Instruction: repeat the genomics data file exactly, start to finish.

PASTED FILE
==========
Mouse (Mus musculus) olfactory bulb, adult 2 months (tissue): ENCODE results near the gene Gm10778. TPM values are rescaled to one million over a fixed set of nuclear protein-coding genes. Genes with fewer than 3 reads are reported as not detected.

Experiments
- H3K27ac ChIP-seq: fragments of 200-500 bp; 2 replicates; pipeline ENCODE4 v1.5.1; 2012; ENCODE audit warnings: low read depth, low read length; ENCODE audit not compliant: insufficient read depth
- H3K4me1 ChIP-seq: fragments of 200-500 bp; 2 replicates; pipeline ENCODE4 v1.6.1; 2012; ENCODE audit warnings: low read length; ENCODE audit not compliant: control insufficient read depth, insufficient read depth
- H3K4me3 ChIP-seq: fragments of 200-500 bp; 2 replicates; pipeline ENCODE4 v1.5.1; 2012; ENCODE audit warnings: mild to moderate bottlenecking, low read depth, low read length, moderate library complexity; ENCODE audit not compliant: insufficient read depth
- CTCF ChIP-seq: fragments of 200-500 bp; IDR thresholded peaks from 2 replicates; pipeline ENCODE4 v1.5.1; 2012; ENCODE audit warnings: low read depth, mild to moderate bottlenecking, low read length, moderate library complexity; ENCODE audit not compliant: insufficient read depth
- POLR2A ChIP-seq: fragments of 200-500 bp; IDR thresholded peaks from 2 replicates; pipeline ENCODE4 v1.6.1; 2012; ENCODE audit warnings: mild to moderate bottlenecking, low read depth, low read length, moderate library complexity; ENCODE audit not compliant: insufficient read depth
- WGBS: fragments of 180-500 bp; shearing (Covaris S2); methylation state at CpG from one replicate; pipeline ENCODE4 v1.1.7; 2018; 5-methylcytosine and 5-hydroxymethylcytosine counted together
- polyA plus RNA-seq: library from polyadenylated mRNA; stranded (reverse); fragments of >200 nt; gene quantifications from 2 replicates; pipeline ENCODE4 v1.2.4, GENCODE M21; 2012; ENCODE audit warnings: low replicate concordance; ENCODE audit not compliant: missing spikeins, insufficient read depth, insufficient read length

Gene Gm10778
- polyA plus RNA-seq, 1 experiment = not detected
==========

Mouse (Mus musculus) olfactory bulb, adult 2 months (tissue): ENCODE results near the gene Gm10778. TPM values are rescaled to one million over a fixed set of nuclear protein-coding genes. Genes with fewer than 3 reads are reported as not detected.

Experiments
- H3K27ac ChIP-seq: fragments of 200-500 bp; 2 replicates; pipeline ENCODE4 v1.5.1; 2012; ENCODE audit warnings: low read depth, low read length; ENCODE audit not compliant: insufficient read depth
- H3K4me1 ChIP-seq: fragments of 200-500 bp; 2 replicates; pipeline ENCODE4 v1.6.1; 2012; ENCODE audit warnings: low read length; ENCODE audit not compliant: control insufficient read depth, insufficient read depth
- H3K4me3 ChIP-seq: fragments of 200-500 bp; 2 replicates; pipeline ENCODE4 v1.5.1; 2012; ENCODE audit warnings: mild to moderate bottlenecking, low read depth, low read length, moderate library complexity; ENCODE audit not compliant: insufficient read depth
- CTCF ChIP-seq: fragments of 200-500 bp; IDR thresholded peaks from 2 replicates; pipeline ENCODE4 v1.5.1; 2012; ENCODE audit warnings: low read depth, mild to moderate bottlenecking, low read length, moderate library complexity; ENCODE audit not compliant: insufficient read depth
- POLR2A ChIP-seq: fragments of 200-500 bp; IDR thresholded peaks from 2 replicates; pipeline ENCODE4 v1.6.1; 2012; ENCODE audit warnings: mild to moderate bottlenecking, low read depth, low read length, moderate library complexity; ENCODE audit not compliant: insufficient read depth
- WGBS: fragments of 180-500 bp; shearing (Covaris S2); methylation state at CpG from one replicate; pipeline ENCODE4 v1.1.7; 2018; 5-methylcytosine and 5-hydroxymethylcytosine counted together
- polyA plus RNA-seq: library from polyadenylated mRNA; stranded (reverse); fragments of >200 nt; gene quantifications from 2 replicates; pipeline ENCODE4 v1.2.4, GENCODE M21; 2012; ENCODE audit warnings: low replicate concordance; ENCODE audit not compliant: missing spikeins, insufficient read depth, insufficient read length

Gene Gm10778
- polyA plus RNA-seq, 1 experiment = not detected